A University of Aberdeen researcher has followed in the footsteps of Captain James Cook in having a section of the Antarctic named after him.
Antarctic place names honour those who have made an exceptional contribution to furthering the understanding, protection and management of Antarctica over the last fifty years, and whose achievements warrant highlighting alongside those of the early explorers.
The ‘Hole Peninsula’ has been named in recognition of University geologist Dr Malcolm Hole who spent seven years working in the Antarctic before coming to Aberdeen
The ‘Hole Peninsula’ forms part of Rothschild Island and in 1985 Dr Hole became only the second person in history to visit the island.
His research proved it to be of volcanological significance, he has published numerous papers about the geology of the region and remains its most recent visitor.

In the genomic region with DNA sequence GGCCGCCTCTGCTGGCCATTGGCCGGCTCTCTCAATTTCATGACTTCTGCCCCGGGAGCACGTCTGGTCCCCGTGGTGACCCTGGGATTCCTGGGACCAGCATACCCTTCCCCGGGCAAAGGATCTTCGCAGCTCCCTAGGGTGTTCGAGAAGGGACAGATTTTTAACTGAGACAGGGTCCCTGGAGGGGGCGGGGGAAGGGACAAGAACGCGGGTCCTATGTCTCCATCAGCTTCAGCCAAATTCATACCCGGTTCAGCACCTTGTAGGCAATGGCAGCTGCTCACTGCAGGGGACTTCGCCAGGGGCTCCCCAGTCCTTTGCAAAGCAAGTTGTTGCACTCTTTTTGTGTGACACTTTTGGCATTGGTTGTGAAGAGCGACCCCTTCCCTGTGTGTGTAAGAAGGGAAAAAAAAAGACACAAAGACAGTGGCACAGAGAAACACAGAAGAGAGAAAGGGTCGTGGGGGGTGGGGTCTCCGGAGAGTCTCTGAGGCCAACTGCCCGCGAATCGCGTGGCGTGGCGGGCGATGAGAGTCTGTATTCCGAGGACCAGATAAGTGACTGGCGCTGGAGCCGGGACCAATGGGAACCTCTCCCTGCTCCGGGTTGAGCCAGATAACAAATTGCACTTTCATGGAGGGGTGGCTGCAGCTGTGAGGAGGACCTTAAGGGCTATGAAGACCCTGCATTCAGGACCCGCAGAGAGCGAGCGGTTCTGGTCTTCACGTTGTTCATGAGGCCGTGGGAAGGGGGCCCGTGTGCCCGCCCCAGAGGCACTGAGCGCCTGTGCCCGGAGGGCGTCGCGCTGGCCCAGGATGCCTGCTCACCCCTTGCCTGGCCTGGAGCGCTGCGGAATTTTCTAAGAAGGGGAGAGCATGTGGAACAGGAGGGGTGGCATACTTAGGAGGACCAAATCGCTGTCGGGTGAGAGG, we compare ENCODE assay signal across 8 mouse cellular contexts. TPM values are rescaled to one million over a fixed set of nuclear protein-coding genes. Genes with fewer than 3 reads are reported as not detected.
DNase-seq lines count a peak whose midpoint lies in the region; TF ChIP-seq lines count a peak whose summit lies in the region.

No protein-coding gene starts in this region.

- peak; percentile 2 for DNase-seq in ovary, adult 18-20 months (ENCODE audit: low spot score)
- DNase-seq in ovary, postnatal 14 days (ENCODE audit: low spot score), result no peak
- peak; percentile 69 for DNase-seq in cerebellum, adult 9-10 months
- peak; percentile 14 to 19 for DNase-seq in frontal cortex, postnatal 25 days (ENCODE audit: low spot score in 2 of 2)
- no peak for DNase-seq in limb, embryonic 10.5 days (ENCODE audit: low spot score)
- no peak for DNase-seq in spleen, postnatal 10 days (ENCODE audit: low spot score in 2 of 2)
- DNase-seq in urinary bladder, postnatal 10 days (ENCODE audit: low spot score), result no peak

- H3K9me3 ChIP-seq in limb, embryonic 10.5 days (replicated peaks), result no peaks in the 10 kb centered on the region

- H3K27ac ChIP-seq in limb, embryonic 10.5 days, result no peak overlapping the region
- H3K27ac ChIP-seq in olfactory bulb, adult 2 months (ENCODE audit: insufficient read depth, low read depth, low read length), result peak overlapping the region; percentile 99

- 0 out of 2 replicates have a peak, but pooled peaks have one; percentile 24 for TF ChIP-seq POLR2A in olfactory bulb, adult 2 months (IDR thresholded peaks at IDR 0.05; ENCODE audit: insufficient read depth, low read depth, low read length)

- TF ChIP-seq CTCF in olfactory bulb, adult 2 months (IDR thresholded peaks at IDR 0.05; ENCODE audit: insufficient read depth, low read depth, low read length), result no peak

Dr Hole said it was an honour to have his name added to an Antarctic feature which had previously only been known by its coordinates.
“To me it is recognition of a scientific contribution but also for exploration of Antarctica,” he added.
“Last year marked the 200th anniversary of the discovery of the continent yet vast areas remain unexplored and poorly understood.
“It is a real honour to have my name names printed on maps of the polar south alongside famous figures from past as well as those currently supporting research in the territory.”
The naming of places in the Antarctic and sub-Antarctic goes back to 1775 when Capt. James Cook, RN, discovered South Georgia and the South Sandwich Island.
The UK Committee for Antarctic Place Names provides advice on place-naming in the British Antarctic Territory, using agreed international principles and procedures. Features are identified where naming is necessary for scientific, logistical or management purposes.
The naming of ‘Hole Peninsula’ is another accolade for Dr Hole’s Antarctic research as he has also received the Laws Prize and the Laws Medal for his work.
‘Hole Peninsula’ is now included in the British Antarctic Territory gazetteer and is searchable at https://apc.antarctica.ac.uk/